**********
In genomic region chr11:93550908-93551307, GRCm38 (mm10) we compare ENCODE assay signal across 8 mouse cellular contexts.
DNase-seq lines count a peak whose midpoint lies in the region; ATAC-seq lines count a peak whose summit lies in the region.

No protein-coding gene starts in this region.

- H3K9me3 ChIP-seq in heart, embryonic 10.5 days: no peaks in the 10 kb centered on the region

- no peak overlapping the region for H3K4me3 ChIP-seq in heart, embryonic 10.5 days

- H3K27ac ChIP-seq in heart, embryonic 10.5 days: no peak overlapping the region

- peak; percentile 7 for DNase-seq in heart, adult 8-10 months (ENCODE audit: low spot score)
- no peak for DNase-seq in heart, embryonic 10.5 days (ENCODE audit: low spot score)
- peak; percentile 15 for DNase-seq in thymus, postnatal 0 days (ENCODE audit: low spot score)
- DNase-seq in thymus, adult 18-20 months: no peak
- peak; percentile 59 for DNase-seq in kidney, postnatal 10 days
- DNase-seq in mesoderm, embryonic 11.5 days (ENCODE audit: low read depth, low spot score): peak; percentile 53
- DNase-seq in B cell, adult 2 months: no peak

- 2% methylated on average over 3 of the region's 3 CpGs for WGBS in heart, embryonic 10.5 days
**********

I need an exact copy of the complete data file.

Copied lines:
In genomic region chr11:93550908-93551307, GRCm38 (mm10) we compare ENCODE assay signal across 8 mouse cellular contexts.
DNase-seq lines count a peak whose midpoint lies in the region; ATAC-seq lines count a peak whose summit lies in the region.

No protein-coding gene starts in this region.

- H3K9me3 ChIP-seq in heart, embryonic 10.5 days: no peaks in the 10 kb centered on the region

- no peak overlapping the region for H3K4me3 ChIP-seq in heart, embryonic 10.5 days

- H3K27ac ChIP-seq in heart, embryonic 10.5 days: no peak overlapping the region

- peak; percentile 7 for DNase-seq in heart, adult 8-10 months (ENCODE audit: low spot score)
- no peak for DNase-seq in heart, embryonic 10.5 days (ENCODE audit: low spot score)
- peak; percentile 15 for DNase-seq in thymus, postnatal 0 days (ENCODE audit: low spot score)
- DNase-seq in thymus, adult 18-20 months: no peak
- peak; percentile 59 for DNase-seq in kidney, postnatal 10 days
- DNase-seq in mesoderm, embryonic 11.5 days (ENCODE audit: low read depth, low spot score): peak; percentile 53
- DNase-seq in B cell, adult 2 months: no peak

- 2% methylated on average over 3 of the region's 3 CpGs for WGBS in heart, embryonic 10.5 days